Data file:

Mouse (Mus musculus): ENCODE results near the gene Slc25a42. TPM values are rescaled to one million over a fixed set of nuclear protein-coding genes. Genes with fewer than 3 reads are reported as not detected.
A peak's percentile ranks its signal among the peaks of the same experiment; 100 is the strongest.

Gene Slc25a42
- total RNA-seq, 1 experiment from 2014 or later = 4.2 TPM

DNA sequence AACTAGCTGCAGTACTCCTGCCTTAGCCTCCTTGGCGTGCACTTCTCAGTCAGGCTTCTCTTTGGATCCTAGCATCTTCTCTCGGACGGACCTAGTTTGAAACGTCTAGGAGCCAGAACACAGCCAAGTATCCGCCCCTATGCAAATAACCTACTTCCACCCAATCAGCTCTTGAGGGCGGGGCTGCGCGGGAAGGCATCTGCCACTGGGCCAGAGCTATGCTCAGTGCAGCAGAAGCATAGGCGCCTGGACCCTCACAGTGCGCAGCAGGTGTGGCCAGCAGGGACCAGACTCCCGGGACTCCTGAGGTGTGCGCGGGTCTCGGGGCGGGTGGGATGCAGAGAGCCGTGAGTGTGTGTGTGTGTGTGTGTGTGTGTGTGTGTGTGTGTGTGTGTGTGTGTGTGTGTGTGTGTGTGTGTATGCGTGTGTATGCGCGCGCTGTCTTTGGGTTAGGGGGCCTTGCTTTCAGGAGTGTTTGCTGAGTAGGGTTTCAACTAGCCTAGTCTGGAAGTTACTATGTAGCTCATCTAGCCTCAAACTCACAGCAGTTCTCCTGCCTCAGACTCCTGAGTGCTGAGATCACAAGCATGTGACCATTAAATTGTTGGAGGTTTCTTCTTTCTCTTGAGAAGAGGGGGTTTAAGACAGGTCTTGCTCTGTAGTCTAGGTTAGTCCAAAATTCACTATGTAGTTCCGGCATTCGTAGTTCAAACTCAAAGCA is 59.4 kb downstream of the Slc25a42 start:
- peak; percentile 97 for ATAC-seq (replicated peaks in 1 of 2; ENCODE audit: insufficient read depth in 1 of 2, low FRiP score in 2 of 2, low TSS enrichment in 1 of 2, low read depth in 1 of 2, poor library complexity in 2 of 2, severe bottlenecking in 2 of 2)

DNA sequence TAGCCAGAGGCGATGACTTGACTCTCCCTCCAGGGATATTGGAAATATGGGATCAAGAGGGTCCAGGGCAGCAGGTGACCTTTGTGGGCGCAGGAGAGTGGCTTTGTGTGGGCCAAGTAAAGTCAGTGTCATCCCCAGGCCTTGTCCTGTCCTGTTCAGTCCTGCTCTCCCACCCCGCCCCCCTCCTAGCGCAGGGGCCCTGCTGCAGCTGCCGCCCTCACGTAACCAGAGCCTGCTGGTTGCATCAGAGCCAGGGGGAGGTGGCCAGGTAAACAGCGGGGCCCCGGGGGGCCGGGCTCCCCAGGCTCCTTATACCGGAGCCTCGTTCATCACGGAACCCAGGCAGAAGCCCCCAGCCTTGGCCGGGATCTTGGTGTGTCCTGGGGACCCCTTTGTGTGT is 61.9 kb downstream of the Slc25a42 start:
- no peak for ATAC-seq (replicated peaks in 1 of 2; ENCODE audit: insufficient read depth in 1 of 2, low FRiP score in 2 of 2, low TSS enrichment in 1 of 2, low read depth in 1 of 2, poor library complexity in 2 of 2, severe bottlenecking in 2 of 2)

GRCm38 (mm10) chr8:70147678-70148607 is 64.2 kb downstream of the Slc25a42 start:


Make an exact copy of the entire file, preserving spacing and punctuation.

Mouse (Mus musculus): ENCODE results near the gene Slc25a42. TPM values are rescaled to one million over a fixed set of nuclear protein-coding genes. Genes with fewer than 3 reads are reported as not detected.
A peak's percentile ranks its signal among the peaks of the same experiment; 100 is the strongest.

Gene Slc25a42
- total RNA-seq, 1 experiment from 2014 or later = 4.2 TPM

DNA sequence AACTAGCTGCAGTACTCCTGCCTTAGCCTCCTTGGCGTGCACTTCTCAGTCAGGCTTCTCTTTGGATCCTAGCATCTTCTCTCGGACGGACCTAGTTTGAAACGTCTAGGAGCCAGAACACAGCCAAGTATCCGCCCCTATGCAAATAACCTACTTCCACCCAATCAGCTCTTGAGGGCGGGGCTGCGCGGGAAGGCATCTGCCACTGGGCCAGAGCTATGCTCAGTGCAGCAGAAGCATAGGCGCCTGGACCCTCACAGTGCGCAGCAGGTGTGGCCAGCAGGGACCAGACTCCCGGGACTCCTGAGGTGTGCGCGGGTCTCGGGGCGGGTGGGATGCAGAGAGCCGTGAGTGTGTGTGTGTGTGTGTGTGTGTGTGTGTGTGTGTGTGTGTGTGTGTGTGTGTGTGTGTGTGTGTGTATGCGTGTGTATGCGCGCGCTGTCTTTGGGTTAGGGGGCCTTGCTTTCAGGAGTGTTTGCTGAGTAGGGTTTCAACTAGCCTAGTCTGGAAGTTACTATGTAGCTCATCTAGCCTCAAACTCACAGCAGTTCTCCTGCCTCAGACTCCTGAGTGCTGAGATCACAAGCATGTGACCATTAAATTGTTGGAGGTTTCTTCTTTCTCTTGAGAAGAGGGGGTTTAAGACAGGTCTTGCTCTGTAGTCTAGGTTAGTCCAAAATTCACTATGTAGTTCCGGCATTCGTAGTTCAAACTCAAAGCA is 59.4 kb downstream of the Slc25a42 start:
- peak; percentile 97 for ATAC-seq (replicated peaks in 1 of 2; ENCODE audit: insufficient read depth in 1 of 2, low FRiP score in 2 of 2, low TSS enrichment in 1 of 2, low read depth in 1 of 2, poor library complexity in 2 of 2, severe bottlenecking in 2 of 2)

DNA sequence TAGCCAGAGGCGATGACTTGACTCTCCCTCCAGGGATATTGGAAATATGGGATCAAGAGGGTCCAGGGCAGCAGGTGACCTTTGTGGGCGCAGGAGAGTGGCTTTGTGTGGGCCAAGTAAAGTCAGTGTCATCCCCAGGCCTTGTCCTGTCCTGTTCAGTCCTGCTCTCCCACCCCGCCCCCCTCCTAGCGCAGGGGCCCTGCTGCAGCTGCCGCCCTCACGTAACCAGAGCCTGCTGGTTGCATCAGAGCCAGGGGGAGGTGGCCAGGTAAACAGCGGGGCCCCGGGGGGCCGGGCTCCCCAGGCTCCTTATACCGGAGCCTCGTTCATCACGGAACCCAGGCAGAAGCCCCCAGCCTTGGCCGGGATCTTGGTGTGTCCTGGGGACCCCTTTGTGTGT is 61.9 kb downstream of the Slc25a42 start:
- no peak for ATAC-seq (replicated peaks in 1 of 2; ENCODE audit: insufficient read depth in 1 of 2, low FRiP score in 2 of 2, low TSS enrichment in 1 of 2, low read depth in 1 of 2, poor library complexity in 2 of 2, severe bottlenecking in 2 of 2)

GRCm38 (mm10) chr8:70147678-70148607 is 64.2 kb downstream of the Slc25a42 start: